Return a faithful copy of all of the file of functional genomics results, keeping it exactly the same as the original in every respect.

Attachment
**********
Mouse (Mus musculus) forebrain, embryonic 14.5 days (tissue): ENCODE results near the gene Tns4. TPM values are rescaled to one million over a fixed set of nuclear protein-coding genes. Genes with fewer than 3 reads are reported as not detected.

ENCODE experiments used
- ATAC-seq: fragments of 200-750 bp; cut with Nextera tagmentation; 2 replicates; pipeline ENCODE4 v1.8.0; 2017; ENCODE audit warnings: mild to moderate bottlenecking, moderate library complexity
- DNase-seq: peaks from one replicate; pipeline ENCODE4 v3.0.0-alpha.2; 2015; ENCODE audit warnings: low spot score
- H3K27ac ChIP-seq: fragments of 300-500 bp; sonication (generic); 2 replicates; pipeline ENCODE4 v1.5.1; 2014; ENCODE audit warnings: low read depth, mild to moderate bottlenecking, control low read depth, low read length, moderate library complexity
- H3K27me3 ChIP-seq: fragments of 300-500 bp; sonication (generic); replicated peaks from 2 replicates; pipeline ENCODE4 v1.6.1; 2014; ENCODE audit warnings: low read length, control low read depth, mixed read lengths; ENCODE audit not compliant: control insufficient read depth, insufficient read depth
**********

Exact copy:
Mouse (Mus musculus) forebrain, embryonic 14.5 days (tissue): ENCODE results near the gene Tns4. TPM values are rescaled to one million over a fixed set of nuclear protein-coding genes. Genes with fewer than 3 reads are reported as not detected.

ENCODE experiments used
- ATAC-seq: fragments of 200-750 bp; cut with Nextera tagmentation; 2 replicates; pipeline ENCODE4 v1.8.0; 2017; ENCODE audit warnings: mild to moderate bottlenecking, moderate library complexity
- DNase-seq: peaks from one replicate; pipeline ENCODE4 v3.0.0-alpha.2; 2015; ENCODE audit warnings: low spot score
- H3K27ac ChIP-seq: fragments of 300-500 bp; sonication (generic); 2 replicates; pipeline ENCODE4 v1.5.1; 2014; ENCODE audit warnings: low read depth, mild to moderate bottlenecking, control low read depth, low read length, moderate library complexity
- H3K27me3 ChIP-seq: fragments of 300-500 bp; sonication (generic); replicated peaks from 2 replicates; pipeline ENCODE4 v1.6.1; 2014; ENCODE audit warnings: low read length, control low read depth, mixed read lengths; ENCODE audit not compliant: control insufficient read depth, insufficient read depth